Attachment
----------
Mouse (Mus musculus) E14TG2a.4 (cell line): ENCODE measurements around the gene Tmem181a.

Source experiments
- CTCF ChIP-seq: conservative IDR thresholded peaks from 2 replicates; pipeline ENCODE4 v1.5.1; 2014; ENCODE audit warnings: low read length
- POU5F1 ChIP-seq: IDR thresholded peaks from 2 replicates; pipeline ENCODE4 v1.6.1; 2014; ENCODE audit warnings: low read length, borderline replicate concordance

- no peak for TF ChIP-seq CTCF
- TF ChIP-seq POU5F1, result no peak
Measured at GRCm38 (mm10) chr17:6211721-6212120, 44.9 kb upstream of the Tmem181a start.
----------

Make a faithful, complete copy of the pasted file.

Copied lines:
Mouse (Mus musculus) E14TG2a.4 (cell line): ENCODE measurements around the gene Tmem181a.

Source experiments
- CTCF ChIP-seq: conservative IDR thresholded peaks from 2 replicates; pipeline ENCODE4 v1.5.1; 2014; ENCODE audit warnings: low read length
- POU5F1 ChIP-seq: IDR thresholded peaks from 2 replicates; pipeline ENCODE4 v1.6.1; 2014; ENCODE audit warnings: low read length, borderline replicate concordance

- no peak for TF ChIP-seq CTCF
- TF ChIP-seq POU5F1, result no peak
Measured at GRCm38 (mm10) chr17:6211721-6212120, 44.9 kb upstream of the Tmem181a start.